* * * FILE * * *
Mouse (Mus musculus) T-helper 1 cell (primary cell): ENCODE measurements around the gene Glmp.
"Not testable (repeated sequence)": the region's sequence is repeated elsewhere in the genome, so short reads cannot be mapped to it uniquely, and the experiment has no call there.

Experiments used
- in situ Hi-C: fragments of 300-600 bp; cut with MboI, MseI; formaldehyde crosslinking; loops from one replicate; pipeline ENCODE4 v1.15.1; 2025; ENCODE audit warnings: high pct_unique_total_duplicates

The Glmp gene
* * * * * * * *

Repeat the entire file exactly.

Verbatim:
Mouse (Mus musculus) T-helper 1 cell (primary cell): ENCODE measurements around the gene Glmp.
"Not testable (repeated sequence)": the region's sequence is repeated elsewhere in the genome, so short reads cannot be mapped to it uniquely, and the experiment has no call there.

Experiments used
- in situ Hi-C: fragments of 300-600 bp; cut with MboI, MseI; formaldehyde crosslinking; loops from one replicate; pipeline ENCODE4 v1.15.1; 2025; ENCODE audit warnings: high pct_unique_total_duplicates

The Glmp gene